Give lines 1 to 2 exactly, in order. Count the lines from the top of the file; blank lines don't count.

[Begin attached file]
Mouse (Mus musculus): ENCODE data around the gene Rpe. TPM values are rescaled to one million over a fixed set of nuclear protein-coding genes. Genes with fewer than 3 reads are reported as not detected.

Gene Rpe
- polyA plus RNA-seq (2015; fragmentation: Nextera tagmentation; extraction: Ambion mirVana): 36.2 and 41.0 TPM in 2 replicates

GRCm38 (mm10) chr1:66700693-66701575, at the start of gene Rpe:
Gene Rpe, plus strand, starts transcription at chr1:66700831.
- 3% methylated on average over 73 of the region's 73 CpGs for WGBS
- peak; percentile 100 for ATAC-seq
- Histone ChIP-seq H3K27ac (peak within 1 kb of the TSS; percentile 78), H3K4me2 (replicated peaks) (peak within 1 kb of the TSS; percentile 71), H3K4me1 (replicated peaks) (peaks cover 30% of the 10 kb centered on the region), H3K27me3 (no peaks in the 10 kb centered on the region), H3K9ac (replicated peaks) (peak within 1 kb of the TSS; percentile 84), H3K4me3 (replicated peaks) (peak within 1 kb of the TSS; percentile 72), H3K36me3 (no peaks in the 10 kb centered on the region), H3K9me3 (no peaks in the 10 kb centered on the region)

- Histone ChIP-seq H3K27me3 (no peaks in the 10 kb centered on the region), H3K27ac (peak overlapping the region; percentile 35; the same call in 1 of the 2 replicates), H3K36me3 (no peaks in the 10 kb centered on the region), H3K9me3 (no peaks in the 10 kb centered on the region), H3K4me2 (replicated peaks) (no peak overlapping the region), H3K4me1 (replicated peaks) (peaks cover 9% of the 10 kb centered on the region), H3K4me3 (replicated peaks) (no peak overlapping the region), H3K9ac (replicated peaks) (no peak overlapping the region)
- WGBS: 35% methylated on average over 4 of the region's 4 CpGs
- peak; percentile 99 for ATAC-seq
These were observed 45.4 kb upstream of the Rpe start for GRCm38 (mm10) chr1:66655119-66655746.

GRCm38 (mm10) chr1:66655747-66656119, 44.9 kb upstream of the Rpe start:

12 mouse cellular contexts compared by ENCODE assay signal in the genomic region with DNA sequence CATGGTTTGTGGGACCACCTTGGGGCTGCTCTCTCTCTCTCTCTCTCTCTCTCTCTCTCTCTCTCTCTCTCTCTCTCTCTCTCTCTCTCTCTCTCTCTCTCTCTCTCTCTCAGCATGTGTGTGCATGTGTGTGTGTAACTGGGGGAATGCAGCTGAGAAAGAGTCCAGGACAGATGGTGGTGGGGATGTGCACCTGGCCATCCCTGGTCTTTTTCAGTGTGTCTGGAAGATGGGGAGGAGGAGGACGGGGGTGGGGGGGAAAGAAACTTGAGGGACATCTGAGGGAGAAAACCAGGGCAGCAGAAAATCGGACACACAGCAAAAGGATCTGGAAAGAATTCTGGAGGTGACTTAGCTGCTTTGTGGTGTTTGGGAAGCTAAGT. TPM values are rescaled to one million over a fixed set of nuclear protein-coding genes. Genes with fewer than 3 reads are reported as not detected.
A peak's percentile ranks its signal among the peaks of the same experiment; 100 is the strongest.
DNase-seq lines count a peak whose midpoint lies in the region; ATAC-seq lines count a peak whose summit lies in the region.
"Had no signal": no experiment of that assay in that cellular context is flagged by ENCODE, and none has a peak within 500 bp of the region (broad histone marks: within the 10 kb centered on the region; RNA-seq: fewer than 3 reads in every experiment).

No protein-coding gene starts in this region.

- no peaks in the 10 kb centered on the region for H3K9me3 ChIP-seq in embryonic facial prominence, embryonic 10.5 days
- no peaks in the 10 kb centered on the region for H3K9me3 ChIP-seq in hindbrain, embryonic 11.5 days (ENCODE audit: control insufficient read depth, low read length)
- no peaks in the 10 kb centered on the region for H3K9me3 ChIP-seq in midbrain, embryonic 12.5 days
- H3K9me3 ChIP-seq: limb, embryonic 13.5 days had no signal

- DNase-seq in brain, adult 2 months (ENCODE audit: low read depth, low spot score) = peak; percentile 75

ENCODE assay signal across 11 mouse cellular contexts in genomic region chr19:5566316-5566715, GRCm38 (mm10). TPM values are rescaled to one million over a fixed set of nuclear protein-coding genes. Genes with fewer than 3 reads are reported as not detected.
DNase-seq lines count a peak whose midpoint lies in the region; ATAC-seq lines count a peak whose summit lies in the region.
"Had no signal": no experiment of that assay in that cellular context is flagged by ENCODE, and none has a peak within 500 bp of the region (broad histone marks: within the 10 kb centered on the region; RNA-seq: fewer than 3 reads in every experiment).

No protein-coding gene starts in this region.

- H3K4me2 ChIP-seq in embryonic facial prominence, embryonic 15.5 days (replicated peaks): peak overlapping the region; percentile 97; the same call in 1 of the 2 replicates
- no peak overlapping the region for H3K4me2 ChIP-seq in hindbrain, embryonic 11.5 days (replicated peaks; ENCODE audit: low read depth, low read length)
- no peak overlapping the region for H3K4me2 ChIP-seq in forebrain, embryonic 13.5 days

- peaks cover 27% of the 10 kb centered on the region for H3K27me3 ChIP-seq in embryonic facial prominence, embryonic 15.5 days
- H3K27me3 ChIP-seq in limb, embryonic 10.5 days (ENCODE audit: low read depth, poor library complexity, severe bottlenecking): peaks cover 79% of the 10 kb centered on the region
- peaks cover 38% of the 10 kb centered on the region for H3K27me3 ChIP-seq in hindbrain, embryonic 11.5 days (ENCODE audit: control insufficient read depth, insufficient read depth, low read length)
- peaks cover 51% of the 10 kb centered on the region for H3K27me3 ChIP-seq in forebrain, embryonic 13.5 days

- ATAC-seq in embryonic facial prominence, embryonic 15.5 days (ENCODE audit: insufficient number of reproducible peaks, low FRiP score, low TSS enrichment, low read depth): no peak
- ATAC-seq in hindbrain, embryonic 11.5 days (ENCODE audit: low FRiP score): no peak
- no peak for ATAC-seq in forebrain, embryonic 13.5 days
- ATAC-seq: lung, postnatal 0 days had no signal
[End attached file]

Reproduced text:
Mouse (Mus musculus): ENCODE data around the gene Rpe. TPM values are rescaled to one million over a fixed set of nuclear protein-coding genes. Genes with fewer than 3 reads are reported as not detected.

Gene Rpe